Not that they were alone in Knox’s contempt. To the Shia Baharna of the island who had long been under serfdom to their Al Khalifa overlords, who had extorted them to destitution and arbitrarily humiliated them, he said, “Much of the agitation of recent years has been fictitious. I am far from saying that you have had no cause for complain but what I mean to say is that I cannot subscribe to the opinion that recent misrule is either more tyrannical or more flagrant than it has often been in the past. The state of these Islands, the signs of additional wealth that meet the eye everywhere (reveals) the lie to the contention that misrule has been persistent and is increasing.” It could hardly have assured the multitudes in poverty to be told that they were just hysterical.
Knox, after all, had never wanted to institute reforms. He had wanted to keep the status quo. If the Shia were in the same state of serfdom now as they were in the past, then they should keep a stiff upper lip now as they had done in the past – or so Knox’s logic seems to suggest. More than any Briton involved in forging this new Bahrain, he was married to British colonial interests and did not shy from revealing how set he was on preserving the status quo even as he set reforms into motion. “I want you to remember that this is a Sunni country and surrounded on this short of the Gulf by powerful Sunni communities who watch our proceedings with vigilant interest and no small degree of suspicion. You must not expect equality at a bound and Sunni privileges can not be swept away at once, if at all.”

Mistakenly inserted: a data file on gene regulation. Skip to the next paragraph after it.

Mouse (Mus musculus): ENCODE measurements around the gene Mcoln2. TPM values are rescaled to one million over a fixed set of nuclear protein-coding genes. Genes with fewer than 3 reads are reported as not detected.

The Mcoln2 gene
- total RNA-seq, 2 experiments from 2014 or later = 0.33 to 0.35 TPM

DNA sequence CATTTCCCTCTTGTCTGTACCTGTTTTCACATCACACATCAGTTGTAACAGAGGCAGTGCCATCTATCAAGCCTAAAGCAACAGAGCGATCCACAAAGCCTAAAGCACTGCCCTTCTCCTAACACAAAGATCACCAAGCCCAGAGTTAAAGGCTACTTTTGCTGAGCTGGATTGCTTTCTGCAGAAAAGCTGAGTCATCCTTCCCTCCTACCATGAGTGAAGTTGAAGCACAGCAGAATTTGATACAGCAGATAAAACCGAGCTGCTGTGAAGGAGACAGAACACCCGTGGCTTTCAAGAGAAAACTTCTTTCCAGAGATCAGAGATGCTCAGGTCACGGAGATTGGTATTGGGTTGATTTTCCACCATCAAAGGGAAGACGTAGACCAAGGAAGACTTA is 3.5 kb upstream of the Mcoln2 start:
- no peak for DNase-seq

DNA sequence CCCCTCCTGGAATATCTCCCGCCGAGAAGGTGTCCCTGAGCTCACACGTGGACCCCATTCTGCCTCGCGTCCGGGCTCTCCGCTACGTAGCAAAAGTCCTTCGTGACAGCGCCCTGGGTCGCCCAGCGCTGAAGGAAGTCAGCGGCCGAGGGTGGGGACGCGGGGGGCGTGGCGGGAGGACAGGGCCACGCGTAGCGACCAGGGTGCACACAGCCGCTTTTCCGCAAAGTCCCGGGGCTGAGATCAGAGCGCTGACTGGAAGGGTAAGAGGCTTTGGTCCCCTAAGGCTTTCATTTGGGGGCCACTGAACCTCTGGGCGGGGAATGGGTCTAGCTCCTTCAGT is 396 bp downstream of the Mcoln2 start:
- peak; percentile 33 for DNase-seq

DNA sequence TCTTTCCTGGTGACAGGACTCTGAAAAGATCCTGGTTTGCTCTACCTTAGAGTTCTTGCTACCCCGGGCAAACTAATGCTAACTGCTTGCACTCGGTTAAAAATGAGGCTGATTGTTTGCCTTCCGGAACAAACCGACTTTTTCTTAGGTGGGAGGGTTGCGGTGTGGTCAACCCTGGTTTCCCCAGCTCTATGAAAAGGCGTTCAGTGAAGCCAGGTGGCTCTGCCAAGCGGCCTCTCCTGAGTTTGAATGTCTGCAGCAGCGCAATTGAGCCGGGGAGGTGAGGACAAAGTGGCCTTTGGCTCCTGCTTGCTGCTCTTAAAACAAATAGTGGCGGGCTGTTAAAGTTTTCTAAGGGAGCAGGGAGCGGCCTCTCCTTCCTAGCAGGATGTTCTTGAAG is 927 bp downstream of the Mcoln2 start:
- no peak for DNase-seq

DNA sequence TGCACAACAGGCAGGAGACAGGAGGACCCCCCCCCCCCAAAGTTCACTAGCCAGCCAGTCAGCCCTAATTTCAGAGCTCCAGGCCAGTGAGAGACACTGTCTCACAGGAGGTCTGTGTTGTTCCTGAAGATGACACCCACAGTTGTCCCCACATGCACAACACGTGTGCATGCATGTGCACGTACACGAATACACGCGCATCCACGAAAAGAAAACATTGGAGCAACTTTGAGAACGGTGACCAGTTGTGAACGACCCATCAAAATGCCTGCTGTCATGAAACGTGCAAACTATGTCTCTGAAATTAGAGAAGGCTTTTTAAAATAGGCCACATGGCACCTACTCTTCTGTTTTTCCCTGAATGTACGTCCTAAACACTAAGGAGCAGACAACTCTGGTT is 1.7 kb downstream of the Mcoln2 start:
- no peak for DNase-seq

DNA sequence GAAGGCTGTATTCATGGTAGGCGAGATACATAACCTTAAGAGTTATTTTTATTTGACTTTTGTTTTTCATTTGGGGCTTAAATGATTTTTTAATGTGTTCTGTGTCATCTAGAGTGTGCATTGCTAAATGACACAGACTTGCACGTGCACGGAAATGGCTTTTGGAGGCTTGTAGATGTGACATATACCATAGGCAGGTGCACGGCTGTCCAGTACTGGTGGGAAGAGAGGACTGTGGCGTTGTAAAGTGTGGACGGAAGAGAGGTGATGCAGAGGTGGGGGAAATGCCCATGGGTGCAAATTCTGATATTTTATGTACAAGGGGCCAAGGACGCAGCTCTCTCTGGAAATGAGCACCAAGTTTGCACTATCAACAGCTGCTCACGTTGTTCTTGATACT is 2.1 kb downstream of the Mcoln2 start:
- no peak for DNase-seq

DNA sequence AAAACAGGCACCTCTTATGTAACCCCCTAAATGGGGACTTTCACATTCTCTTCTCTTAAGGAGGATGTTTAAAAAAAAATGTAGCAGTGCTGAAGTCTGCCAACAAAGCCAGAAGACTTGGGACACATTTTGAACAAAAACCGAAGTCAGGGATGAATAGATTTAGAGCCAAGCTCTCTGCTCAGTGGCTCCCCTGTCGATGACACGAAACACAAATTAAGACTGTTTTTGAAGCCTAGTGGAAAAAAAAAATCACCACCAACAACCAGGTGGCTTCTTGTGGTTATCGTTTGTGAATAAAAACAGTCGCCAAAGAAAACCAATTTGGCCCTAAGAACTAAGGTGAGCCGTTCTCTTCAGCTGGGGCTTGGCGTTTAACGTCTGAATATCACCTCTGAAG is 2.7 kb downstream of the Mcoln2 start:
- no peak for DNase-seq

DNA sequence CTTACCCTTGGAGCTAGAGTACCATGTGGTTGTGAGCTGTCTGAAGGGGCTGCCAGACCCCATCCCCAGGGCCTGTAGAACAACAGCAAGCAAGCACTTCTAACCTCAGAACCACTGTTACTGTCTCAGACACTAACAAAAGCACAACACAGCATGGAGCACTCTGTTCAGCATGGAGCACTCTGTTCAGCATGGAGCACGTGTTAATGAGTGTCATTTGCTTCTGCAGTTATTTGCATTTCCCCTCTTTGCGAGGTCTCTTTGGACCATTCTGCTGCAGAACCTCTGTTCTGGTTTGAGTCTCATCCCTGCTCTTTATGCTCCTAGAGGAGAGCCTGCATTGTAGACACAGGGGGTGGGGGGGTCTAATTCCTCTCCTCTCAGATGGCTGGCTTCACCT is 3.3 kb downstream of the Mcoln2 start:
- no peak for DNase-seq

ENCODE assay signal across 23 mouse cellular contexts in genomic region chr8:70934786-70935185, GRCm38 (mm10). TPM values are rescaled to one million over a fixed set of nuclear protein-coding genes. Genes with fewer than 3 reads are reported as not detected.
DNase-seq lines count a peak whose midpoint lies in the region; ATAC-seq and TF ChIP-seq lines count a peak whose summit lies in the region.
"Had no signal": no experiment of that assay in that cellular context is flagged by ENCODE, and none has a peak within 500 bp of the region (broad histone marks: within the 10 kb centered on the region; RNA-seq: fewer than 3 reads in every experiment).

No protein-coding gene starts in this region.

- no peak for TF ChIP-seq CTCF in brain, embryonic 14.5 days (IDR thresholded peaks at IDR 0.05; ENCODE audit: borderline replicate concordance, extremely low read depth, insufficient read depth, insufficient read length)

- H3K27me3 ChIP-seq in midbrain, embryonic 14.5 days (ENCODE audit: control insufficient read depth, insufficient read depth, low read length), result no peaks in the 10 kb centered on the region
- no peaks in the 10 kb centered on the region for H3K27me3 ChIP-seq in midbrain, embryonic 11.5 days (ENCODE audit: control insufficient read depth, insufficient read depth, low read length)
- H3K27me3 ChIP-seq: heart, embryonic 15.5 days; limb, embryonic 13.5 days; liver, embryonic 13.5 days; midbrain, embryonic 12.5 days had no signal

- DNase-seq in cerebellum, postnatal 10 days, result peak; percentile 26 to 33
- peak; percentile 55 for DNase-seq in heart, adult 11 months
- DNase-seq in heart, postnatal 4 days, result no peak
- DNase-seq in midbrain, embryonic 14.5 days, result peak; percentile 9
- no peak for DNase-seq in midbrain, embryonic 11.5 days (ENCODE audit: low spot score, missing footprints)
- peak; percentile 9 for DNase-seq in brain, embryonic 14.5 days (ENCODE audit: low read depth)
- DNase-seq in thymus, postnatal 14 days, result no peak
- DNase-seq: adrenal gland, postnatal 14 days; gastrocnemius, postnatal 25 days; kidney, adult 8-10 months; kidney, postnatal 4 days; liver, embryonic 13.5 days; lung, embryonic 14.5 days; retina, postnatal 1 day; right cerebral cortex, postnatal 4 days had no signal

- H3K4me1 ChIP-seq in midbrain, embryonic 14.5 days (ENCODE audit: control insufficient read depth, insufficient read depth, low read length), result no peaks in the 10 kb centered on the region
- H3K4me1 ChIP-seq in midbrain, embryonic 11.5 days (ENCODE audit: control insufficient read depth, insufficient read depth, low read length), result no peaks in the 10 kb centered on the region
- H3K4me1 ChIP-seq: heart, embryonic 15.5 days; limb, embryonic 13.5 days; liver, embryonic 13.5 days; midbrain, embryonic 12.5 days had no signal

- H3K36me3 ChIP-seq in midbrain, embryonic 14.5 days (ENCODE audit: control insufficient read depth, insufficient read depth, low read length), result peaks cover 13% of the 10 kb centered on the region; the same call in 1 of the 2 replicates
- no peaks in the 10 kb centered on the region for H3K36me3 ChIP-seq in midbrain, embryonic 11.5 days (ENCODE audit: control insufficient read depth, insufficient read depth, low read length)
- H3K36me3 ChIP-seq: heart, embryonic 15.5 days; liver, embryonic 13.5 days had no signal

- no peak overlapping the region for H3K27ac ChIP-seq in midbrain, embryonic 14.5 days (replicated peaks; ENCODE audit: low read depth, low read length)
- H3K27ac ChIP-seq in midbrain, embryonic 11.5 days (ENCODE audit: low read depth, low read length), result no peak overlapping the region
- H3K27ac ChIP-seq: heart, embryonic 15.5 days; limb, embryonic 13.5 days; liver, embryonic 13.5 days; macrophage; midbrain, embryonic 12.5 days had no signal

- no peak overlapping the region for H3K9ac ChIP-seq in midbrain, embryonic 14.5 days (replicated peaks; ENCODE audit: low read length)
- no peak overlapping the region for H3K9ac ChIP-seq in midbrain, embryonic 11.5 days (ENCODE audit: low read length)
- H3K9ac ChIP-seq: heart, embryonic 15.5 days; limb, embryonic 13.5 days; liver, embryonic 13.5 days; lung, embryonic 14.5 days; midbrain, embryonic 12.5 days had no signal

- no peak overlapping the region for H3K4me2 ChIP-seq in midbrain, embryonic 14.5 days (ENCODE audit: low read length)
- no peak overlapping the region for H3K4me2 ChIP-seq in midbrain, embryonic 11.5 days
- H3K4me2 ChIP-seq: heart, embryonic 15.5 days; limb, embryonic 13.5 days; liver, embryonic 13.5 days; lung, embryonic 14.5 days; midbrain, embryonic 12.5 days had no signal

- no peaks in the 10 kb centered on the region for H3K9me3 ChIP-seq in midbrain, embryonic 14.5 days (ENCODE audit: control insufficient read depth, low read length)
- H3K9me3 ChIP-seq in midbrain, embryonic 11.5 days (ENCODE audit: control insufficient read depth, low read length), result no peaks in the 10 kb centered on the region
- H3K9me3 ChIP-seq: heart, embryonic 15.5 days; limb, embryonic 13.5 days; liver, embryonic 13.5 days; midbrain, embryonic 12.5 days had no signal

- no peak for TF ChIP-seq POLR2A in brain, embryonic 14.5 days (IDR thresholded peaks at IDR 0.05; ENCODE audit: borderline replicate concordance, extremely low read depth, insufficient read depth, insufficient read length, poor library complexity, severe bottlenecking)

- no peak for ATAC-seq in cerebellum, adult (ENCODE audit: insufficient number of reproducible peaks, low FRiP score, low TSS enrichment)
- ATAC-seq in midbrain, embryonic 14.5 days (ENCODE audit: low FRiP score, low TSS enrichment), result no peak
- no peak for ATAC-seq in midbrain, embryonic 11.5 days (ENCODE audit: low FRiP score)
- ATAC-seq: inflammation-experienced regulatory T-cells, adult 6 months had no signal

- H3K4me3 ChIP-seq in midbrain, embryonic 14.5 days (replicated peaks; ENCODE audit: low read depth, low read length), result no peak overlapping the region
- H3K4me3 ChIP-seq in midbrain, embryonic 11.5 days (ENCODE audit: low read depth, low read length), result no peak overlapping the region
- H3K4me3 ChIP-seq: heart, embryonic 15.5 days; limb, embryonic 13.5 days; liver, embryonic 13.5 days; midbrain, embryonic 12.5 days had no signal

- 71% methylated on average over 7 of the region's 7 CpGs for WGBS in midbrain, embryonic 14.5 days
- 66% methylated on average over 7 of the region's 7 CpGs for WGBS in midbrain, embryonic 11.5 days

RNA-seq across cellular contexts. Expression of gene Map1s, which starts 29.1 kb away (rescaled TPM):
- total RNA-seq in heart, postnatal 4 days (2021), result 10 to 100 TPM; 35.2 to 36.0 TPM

Despite this outright admittance that he had no intention to see a state of equality between Shia and Sunni, Knox would become a champion of the downtrodden Baharna: as he was the superior of Major Daly, who implemented reforms on the ground-level, and as the reforms ultimately benefited the Shia more than anyone else in Bahraini society, so Knox would be seen with a warm glow through this association.
In turn, he would speak to the powerful Dowasir tribesmen of Budaiya (on the west coast of Bahrain) who had threatened often to turn to Ibn Saud for help should their interests be harmed. Ibn Saud himself was keen to make inroads in Bahrain, and the coup – and the majlis Colonel Knox held – could not have happened before Ibn Saud’s belligerent ambassador was sent packing out of Bahrain and the great Sultan of Nejd himself convinced to leave Al-Hasa on the east Arabian coast, where he could threaten Bahrain militarily.